The mother of murdered Ellie Gould has called for a “25-year starting point for overkill and for strangulation”, after her daughter’s killer was sentenced to a minimum of 12 years and six months in prison.
Thomas Griffiths, then 17, stabbed Ellie Gould, also 17, to death at her home in Calne, Wiltshire, in May 2019, after she ended their relationship, and then arranged the scene to make it appear as though she had inflicted the fatal wounds herself.
The Government this month announced plans for killers with a history of coercive or controlling behaviour against their victims to face tougher sentences.
The law will be changed after recommendations made by Clare Wade KC in an independent review into domestic homicide sentencing, which was commissioned in 2021.
Ellie’s mother, Carole Gould, who co-founded the campaigning organisation Killed Women after the death of her daughter, told Sky News’ Sophy Ridge on Sunday programme: “My husband came home in the afternoon and found his beloved daughter in a pool of blood on our kitchen floor.
“It’s horrendous and the sentence for that is 12-and-a-half years – 12-and-a-half years for the brutal murder of our precious daughter.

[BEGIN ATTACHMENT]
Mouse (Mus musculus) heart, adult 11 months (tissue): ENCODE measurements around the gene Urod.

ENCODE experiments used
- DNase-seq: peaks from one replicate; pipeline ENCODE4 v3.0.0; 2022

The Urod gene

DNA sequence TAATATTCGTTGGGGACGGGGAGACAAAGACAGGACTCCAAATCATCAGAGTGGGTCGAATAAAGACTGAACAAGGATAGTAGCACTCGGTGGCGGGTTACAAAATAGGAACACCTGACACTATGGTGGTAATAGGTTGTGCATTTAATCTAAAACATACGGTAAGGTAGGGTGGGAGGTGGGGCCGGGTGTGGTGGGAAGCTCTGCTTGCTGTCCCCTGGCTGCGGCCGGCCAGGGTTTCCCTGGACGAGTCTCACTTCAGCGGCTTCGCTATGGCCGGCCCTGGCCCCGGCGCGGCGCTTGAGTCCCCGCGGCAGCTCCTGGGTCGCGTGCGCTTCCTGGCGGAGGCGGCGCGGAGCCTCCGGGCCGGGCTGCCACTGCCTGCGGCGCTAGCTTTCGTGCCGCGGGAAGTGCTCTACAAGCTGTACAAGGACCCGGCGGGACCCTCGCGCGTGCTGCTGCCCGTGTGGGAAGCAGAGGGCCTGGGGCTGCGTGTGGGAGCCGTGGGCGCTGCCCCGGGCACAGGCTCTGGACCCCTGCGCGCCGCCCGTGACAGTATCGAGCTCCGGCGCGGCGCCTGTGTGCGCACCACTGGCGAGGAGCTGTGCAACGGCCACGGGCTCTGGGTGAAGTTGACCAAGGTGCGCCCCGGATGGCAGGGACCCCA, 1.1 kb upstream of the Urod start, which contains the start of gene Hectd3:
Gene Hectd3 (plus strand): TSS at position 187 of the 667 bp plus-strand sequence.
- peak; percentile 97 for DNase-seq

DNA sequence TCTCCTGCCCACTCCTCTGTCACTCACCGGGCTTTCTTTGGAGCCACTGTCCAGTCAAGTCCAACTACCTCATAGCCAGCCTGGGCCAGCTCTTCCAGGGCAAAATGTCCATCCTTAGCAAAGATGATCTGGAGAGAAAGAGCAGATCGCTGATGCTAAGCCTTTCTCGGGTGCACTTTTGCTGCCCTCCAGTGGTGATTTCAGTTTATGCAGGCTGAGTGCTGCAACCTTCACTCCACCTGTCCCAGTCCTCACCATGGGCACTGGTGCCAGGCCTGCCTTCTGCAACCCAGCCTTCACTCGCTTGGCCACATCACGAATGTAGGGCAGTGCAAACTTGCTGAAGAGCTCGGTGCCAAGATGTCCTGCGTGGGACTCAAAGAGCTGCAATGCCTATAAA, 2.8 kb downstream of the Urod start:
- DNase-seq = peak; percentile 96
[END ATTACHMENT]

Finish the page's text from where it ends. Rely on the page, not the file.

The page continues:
“That is the justice system when it comes to violence against women and girls.
“And, as a result of this Clare Wade review, we’re hoping to push through much tougher sentencing, and what I’d be saying to the Government now and (Justice Secretary) Dominic Raab is ‘You’ve not quite cut it yet’ – just offering aggravating factors for overkill and for coercive controlling behaviour is not going to level up the sentencing.
“What we want and we will be asking (justice) minister (Edward) Argar to consult on is a 25-year starting point for overkill and for strangulation because we have to remember that this is very much gendered violence, and it’s just not being recognised in the courts how dangerous these perpetrators are.”
He put his hands around her neck before stabbing her at least 13 times.
Domestic homicide is defined as a death that occurs due to violence, abuse or neglect by a partner, ex-partner, relative or member of the same household.
Controlling or coercive behaviour was introduced as a criminal offence in the Serious Crime Act 2015 and can include economic, emotional or psychological abuse and threats alongside physical or sexual violence.
More than half (51%) of the murder cases looked at in the Wade Review involved controlling or coercive behaviour.
Earlier this month, Mr Raab said: “This Government will do everything we can to protect vulnerable women and keep in prison for longer those who attack or threaten them.
“The changes I am announcing today will mean longer jail sentences for those who kill women in the home by taking greater account of the specific factors involved, whether it is controlling and coercive behaviour or cases involving particular savagery known as ‘overkill’.”